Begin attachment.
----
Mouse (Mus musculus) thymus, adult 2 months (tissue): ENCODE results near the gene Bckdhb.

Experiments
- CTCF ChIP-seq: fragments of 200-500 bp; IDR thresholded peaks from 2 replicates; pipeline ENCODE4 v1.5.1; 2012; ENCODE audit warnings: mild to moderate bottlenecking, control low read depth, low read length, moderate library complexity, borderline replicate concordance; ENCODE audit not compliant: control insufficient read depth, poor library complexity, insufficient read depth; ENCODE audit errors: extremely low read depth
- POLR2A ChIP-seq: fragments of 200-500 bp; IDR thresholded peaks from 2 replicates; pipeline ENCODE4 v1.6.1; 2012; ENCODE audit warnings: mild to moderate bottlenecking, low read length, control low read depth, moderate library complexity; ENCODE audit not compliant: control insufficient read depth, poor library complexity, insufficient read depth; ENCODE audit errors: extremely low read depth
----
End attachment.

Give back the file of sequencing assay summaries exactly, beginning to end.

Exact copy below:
Mouse (Mus musculus) thymus, adult 2 months (tissue): ENCODE results near the gene Bckdhb.

Experiments
- CTCF ChIP-seq: fragments of 200-500 bp; IDR thresholded peaks from 2 replicates; pipeline ENCODE4 v1.5.1; 2012; ENCODE audit warnings: mild to moderate bottlenecking, control low read depth, low read length, moderate library complexity, borderline replicate concordance; ENCODE audit not compliant: control insufficient read depth, poor library complexity, insufficient read depth; ENCODE audit errors: extremely low read depth
- POLR2A ChIP-seq: fragments of 200-500 bp; IDR thresholded peaks from 2 replicates; pipeline ENCODE4 v1.6.1; 2012; ENCODE audit warnings: mild to moderate bottlenecking, low read length, control low read depth, moderate library complexity; ENCODE audit not compliant: control insufficient read depth, poor library complexity, insufficient read depth; ENCODE audit errors: extremely low read depth